Wednesday, November 12, 2008

Krugman's Stimulus Math: $600 Billion

Interesting post from Paul Krugman about how large an upcoming U.S. stimulus package should be. Lets see if I can't make his already easy to understand post even clearer for those that prefer a visual format:

First, Paul determines the likely employment gap (the difference between the natural rate of unemployment and the likely unemployment we will see when this cycle bottoms). Using 5% as the natural rate of unemployment and an 8.5% unemployment rate (a Goldman Sachs estimate... I personally think it will be higher), we get a 3.5% employment gap. According to Okun's Law:

For every 1% excess of the natural unemployment rate, a 2%reduction in GDP is predicted. The difference between actual and potential GDP is called the GDP (or output) gap.


























So if we take 3.5% and multiply by 2, we come up with a 7% output gap in GDP. To close this gap, we need a stimulus package that adds this 7% back to the economy. Considering the poor result of the first stimulus package, Paul assigns a multiplier of 2 to any package (the stimulus isn't spent once, it is spent multiple times as it works its ways through our consumer economy). With this 2x multiplier, the stimulus package should be 7% / 2 = 3.5%, which he rounds up to 4% be on the safe side or ~$600 Billion.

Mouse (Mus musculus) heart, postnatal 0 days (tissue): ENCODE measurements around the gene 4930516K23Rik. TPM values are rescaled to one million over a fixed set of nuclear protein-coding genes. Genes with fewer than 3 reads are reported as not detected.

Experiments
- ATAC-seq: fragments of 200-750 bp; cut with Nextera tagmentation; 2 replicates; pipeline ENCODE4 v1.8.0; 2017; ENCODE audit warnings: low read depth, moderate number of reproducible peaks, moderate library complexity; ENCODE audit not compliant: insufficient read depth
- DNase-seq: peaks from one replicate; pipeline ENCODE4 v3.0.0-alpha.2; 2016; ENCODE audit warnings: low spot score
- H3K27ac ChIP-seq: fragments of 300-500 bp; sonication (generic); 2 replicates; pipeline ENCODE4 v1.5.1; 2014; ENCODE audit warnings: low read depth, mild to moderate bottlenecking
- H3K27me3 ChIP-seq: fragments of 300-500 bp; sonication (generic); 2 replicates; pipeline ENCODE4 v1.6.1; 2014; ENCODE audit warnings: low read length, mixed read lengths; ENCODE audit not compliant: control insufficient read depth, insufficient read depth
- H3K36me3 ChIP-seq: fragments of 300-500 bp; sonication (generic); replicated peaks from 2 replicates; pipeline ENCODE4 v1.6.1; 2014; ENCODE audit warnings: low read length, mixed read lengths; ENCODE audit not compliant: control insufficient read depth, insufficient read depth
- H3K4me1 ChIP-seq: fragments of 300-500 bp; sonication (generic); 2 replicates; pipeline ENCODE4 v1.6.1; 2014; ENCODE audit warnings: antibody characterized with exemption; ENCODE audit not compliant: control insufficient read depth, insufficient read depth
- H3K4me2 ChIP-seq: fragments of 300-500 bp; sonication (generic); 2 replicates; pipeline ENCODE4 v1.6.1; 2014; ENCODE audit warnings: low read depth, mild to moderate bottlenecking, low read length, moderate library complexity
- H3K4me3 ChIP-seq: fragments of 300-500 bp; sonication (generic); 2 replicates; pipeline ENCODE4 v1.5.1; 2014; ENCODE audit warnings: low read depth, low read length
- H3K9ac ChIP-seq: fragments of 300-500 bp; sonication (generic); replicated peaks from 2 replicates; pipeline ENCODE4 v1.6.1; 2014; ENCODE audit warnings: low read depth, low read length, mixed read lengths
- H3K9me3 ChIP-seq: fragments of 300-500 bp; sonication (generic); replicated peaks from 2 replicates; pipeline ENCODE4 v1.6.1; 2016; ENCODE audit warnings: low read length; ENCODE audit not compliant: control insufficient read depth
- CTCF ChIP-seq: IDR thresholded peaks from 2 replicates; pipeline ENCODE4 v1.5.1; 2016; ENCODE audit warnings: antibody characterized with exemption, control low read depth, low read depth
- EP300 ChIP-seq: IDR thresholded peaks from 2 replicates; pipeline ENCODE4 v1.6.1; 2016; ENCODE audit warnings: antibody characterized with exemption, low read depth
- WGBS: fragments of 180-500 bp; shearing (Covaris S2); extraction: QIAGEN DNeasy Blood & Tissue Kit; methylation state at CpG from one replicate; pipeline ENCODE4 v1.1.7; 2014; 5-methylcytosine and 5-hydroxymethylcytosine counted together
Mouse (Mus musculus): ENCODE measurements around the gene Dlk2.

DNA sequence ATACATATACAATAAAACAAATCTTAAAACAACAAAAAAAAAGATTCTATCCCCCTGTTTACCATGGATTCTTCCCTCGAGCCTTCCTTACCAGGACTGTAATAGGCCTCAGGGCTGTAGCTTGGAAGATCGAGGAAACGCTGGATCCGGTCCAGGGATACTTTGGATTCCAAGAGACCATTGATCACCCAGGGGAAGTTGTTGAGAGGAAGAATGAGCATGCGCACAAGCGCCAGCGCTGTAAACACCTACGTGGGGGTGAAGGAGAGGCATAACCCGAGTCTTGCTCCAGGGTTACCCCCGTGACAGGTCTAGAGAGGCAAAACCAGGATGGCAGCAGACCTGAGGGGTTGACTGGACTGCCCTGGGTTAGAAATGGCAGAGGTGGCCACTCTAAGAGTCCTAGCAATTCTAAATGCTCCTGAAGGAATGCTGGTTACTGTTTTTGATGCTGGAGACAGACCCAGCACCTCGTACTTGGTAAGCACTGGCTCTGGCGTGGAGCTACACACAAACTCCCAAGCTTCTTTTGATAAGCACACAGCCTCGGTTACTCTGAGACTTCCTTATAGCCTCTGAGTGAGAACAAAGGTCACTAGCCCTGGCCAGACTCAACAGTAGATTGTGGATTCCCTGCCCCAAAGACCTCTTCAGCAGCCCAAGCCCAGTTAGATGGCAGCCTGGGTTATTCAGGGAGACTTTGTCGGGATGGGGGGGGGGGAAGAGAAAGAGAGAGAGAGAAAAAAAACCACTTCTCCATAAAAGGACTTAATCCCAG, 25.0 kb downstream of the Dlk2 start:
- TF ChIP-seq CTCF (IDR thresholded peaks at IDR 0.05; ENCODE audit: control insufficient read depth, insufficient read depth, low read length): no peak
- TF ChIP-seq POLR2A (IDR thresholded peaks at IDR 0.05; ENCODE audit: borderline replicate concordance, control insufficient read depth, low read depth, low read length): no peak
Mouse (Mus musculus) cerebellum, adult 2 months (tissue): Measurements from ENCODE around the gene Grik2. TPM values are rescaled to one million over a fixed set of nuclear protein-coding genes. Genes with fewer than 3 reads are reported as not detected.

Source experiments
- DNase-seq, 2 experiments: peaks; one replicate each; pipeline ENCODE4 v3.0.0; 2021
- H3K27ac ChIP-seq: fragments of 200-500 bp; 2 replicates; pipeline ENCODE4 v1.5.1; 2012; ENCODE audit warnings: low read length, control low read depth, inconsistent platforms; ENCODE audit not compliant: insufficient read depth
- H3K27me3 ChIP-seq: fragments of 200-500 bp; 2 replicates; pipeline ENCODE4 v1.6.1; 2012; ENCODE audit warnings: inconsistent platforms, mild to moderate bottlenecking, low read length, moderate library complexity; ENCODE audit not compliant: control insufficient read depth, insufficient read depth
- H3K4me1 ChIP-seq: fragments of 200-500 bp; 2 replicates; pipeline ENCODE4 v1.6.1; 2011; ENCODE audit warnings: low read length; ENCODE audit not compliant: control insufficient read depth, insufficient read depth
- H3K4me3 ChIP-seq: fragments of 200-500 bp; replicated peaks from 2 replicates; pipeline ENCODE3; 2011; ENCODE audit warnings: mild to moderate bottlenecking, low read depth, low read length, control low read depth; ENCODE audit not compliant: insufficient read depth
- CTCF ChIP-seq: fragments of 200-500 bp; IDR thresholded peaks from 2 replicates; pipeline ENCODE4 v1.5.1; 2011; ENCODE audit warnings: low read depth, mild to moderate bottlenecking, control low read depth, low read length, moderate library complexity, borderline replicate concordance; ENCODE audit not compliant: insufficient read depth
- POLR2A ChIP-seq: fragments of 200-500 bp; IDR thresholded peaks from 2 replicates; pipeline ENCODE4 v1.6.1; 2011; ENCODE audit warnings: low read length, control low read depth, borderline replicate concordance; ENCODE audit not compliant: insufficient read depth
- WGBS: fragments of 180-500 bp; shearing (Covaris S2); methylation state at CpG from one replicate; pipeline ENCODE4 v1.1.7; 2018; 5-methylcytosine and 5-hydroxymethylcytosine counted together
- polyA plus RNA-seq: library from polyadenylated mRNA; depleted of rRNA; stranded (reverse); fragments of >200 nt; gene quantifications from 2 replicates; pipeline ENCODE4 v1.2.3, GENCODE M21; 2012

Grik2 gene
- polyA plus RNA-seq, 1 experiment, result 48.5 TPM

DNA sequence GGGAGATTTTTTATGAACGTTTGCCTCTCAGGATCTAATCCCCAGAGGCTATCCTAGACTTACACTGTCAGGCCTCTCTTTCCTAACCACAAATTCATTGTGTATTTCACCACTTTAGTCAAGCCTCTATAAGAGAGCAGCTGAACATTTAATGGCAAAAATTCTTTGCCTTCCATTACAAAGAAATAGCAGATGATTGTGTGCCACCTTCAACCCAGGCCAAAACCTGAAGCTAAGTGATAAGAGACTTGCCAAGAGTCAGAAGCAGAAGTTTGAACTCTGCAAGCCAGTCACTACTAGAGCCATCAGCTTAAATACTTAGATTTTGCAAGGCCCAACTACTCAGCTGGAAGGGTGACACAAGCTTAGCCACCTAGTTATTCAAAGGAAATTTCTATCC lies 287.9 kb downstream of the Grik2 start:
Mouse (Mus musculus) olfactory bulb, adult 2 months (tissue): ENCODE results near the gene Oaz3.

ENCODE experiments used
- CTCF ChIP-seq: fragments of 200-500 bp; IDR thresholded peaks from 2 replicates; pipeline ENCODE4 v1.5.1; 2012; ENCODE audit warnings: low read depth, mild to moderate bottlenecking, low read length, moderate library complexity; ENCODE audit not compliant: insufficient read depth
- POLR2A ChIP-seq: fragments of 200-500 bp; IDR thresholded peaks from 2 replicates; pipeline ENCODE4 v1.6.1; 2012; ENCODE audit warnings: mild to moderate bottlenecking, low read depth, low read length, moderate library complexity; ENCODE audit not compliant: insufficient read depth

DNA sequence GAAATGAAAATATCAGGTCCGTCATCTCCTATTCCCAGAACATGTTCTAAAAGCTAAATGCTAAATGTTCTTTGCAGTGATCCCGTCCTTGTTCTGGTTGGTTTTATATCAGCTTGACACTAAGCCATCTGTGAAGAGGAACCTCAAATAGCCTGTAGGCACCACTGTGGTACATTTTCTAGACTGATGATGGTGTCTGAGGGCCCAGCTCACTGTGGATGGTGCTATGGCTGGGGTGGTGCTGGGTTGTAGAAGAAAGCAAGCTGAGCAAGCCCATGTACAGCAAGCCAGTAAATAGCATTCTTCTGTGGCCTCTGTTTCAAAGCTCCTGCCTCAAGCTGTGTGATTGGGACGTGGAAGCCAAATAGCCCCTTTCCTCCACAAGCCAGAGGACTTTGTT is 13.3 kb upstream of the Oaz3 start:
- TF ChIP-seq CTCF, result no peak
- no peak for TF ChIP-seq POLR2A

How big could a package get? Looking at only two variables, unemployment and the multiplier, we can see how the size of a package moves in response to any change. Moving the unemployment out to 9.5% (massive, but not altogether impossible) and the multiplier down to 1 (if unemployment is 9.5%, will people really be spending their checks?), the "required" package more than doubles to $1.4 Trillion or about 10% of our GDP. Still significantly lower than China's (as a percent of GDP) which was almost 20% of their GDP.